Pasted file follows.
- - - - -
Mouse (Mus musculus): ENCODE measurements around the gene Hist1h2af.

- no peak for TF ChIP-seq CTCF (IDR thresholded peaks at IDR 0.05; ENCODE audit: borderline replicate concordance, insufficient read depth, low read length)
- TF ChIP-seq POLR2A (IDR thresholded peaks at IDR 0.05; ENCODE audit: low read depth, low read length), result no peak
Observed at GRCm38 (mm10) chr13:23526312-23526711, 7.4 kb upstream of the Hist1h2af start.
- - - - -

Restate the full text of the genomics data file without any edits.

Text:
Mouse (Mus musculus): ENCODE measurements around the gene Hist1h2af.

- no peak for TF ChIP-seq CTCF (IDR thresholded peaks at IDR 0.05; ENCODE audit: borderline replicate concordance, insufficient read depth, low read length)
- TF ChIP-seq POLR2A (IDR thresholded peaks at IDR 0.05; ENCODE audit: low read depth, low read length), result no peak
Observed at GRCm38 (mm10) chr13:23526312-23526711, 7.4 kb upstream of the Hist1h2af start.